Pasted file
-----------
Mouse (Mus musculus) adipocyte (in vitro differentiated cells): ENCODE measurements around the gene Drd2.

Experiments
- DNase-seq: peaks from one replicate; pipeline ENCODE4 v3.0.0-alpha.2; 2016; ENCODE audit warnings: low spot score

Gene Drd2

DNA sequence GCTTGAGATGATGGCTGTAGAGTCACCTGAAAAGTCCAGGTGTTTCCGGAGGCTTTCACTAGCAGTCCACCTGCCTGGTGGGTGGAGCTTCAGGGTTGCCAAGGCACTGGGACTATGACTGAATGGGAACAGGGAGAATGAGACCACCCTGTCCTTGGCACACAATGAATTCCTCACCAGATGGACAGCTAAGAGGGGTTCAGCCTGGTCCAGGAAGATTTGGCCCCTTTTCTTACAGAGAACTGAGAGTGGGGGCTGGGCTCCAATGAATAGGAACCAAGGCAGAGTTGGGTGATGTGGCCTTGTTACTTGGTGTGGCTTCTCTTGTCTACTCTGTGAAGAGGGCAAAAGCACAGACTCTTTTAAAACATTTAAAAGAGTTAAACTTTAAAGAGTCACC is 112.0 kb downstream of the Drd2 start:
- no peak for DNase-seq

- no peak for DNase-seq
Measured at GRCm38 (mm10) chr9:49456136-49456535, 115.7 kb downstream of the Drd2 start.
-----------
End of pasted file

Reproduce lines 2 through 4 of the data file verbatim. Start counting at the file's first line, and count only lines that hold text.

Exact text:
Experiments
- DNase-seq: peaks from one replicate; pipeline ENCODE4 v3.0.0-alpha.2; 2016; ENCODE audit warnings: low spot score

Gene Drd2